'This is our duty': Coast Guard Academy superintendent gets vaccine
As Journey’s “Separate Ways” played in the background, Rear Adm. Bill Kelly, superintendent of the U.S. Coast Guard Academy, rolled up his sleeve and got his first shot of Pfizer’s COVID-19 vaccine.
“This is our duty,” Kelly said Tuesday morning as he sat for his 15-minute observation period in the academy’s Leamy Hall. “We’re a humanitarian service and getting the vaccine is part of our duty to provide not only protection to ourselves but that umbrella of protection that we’re going to provide this Coast Guard Academy community and by extension our broader community.”
He was among more than 400 academy personnel, including leadership officials, faculty and staff, and coaches, expected to get vaccinated Tuesday. Of those offered the vaccine, 91% opted to take it, Kelly said.
Getting the vaccine is voluntary at this point, given it's only authorized by the U.S. Food and Drug Administration for emergency use.
The academy has received two shipments of the Pfizer vaccine so far, each containing 975 doses. The Department of Homeland Security, which the academy falls under, has its own vaccination plan and supply separate from the general public.
The academy's medical staff already has administered first doses of the vaccine to about 400 operational personnel stationed on Coast Guard ships and at units in Connecticut and Long Island, N.Y. On Wednesday, officer candidates based at the academy will begin getting inoculated.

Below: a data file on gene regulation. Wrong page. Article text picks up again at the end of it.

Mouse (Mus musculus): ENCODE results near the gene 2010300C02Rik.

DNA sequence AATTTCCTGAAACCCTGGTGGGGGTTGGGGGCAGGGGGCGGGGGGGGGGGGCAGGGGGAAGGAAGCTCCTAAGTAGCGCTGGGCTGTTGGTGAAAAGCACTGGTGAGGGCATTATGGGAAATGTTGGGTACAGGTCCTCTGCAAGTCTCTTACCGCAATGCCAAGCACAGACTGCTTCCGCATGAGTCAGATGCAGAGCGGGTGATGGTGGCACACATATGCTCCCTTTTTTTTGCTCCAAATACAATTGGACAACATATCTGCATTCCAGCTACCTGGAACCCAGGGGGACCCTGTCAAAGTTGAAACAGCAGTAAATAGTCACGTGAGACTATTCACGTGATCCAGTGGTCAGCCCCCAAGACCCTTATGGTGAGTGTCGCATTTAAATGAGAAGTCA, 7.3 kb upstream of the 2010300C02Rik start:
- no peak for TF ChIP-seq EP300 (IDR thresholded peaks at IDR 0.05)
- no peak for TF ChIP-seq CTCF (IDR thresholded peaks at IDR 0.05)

As is true for other vaccine administrators, the academy's medical staff has worked behind the scenes to piece together an intricate plan to inoculate hundreds of personnel — everything from prioritizing and scheduling who gets the vaccine first to timing the thawing of the Pfizer doses, which are stored in an ultra-cold freezer on the academy’s campus.
“There’s quite a logistics tale to administering these vaccines,” said Capt. Will Smith, the academy’s chief of mission support, who has helped oversee the vaccine administration.
Readying the vaccine to be injected into someone's arm, alone, requires a delicate process.
“Taking (the doses) out of the ultra-cold storage at -80 degrees Fahrenheit and putting them into a refrigerator or a normal freezer, that starts a six-day clock, and then when you actually thaw and reconstitute it, that’s a six-hour window that you have to use it,” said Smith, adding that there's usually five doses in each vial.
He said he doesn't yet know when the academy will get its next vaccine shipment.
The goal is to have all 1,061 cadets, who returned to campus in early January and will start in-person classes on Feb. 1, fully vaccinated by mid-May, Kelly said, with priority given to those who are going out to the fleet this summer.
In the meantime, the academy has ramped up its COVID-19 testing program and now will be testing all cadets twice per week.
"We see 400 people getting the vaccine today, but we're not taking our masks off. We're not backing down on testing. We're not backing down on the safety protocols that are in place until we get the all-clear that we're able to do that," Kelly said. "Our pathway to whatever that new normal is going to be is through the vaccine."
All of our stories about the coronavirus are being provided free of charge as a service to the public. You can find all of our stories here.
You can support local journalism by subscribing to The Day.
New London offering aid to small businesses, nonprofits struggling with utility bills due to pandemic8:19 pm